Georgia Peaches and Other Forbidden Fruit

BOOK: Georgia Peaches and Other Forbidden Fruit
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Dedication

To my parents, Lynn and Robbie,

for raising a challenging girl and loving her

anyway and always, no matter what.

One

“COME ON EILEEN” IS A
terrible song at any wedding. But when the wedding is being held at the Ritz-Carlton in Atlanta—the bride's overpriced choice—one might expect better tunes, even if they are being spun for my dad's evangelical masses. When the song ends and the DJ segues into a line dance, I realize there's no hope. The whole room gets up, because, you know, line dance, wedding, white people. My dad, Reverend Anthony Gordon, handsome in his tuxedo, and the newly minted Elizabeth Gordon, aka Three, lead the dancers in a right, left, front, back shuffle that even the good Baptists of Rome, Georgia, must feel isn't too much of a sin, because they're all out there electric and sliding.

“Don't feel like dancing, dear?” An elderly woman pauses as she passes my hiding spot, a crevice tucked between a wall drape and a hotel tree well acquainted with future divorces in the making. I'm working up a suitable answer when my best friend, Dana, slides in and cuts off the woman's direct route to the preacher's daughter, aka me.

“It's electric. Boogie, woogie, woogie.” Dana brings an invisible microphone to her mouth and runs her other hand up through her spiky hair, totally ignoring the fact that the woman's still standing there, waiting for a response.

Eventually she harrumphs and toddles off, muttering about lack of manners and what happened to God-fearing decency.

“Really?” Dana looks over her shoulder,
then plops down behind my potted plant shield. “I can't believe your dad's making you move your senior year. Total douche play. You're going to be in the sticks, girl.” She points as the woman is swallowed into the crowd. “With winners like that.”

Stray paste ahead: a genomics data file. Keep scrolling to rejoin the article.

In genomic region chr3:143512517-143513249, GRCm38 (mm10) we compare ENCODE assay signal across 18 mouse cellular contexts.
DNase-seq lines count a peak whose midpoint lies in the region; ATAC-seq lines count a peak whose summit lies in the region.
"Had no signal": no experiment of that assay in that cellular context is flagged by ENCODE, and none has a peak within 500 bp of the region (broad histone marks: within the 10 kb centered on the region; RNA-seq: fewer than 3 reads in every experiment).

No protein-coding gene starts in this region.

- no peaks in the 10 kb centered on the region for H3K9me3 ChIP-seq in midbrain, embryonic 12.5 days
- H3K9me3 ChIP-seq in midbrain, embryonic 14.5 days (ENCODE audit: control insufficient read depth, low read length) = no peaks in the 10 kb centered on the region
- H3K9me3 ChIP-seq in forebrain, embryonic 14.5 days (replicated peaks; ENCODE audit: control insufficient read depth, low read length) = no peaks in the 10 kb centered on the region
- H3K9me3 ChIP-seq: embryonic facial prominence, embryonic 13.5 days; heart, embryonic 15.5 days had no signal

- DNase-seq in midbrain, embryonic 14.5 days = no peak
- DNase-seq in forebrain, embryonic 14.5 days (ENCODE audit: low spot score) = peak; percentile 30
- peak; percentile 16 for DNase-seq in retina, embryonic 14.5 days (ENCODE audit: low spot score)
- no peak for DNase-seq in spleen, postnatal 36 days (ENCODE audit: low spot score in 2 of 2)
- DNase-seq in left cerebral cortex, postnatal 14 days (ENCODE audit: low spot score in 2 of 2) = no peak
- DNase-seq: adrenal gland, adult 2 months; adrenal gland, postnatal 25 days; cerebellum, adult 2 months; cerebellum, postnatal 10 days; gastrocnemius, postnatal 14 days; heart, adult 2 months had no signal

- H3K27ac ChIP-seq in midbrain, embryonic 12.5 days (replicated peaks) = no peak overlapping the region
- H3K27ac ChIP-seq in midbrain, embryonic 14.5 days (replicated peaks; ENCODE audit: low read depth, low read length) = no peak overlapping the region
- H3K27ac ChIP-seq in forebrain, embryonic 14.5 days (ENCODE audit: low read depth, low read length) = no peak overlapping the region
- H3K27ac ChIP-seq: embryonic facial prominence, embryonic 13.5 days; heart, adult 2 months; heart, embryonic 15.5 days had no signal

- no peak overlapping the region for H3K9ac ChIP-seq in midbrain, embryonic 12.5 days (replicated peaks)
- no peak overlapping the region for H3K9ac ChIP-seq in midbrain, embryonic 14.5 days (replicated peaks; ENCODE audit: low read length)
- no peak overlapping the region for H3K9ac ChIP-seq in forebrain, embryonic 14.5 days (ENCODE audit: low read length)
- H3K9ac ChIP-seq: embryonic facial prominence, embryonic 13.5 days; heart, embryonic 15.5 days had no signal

Not the word I would have used, but I get her point. Rome, Georgia, is definitely where queer girls go to die. In real time, it's only a couple of hours north, but in theoretical time, it's like twenty years south. I know I could raise a conniption over it, but as much as I do
not
want to leave Dana and Atlanta, and as much as I have
serious
concerns
about this marriage, I've never seen my dad this happy. And my agreeing to move and be a part of his new life, he claims, is a big part of his happiness pie chart. So what's a loving daughter to do but put on her Walmart panties and move to the boondocks? Besides, it's not like he'd let me stay anyway.

“You never gave me your approval. Wedding appropriate? Hot?” Dana stands up again and twirls in front of me. She's in a pinstriped, skinny-pants and blazer combo with some black shiny wingtip shoes I'm sure she found at the Value Village. She does look hot, inappropriate crush on your best friend hot, but I would never tell her that in a million years. Dana's ego is massive enough without compliments from me.

“Blondie seems to think so.” I nod toward the late twentyish, early thirtyish bi-curious cougar Dana had been flirting with before she deigned to check in on me.

Dana sits back down and slumps in the chair, then crosses her leg across her knee, a rakish grin settling on her lips. “Yeah, her.” She digs a flask from her pocket and swigs before passing it to me, never taking her eyes off the woman, who blushes red to her scalp line under Dana's scrutiny.

I hold up my hand and wave it away.

“Aw, come on, liquid courage.”

“I told you. Dry wedding.” I slump farther into my sulk. “Dad asked for best behavior.”

“I dressed up for you and your dad. There's no way I'm staying sober.” Dana's eyes hone in on my new stepmom's thirty-two-year-old ass. She elbows me. “Three's a total MILF.”

Three
is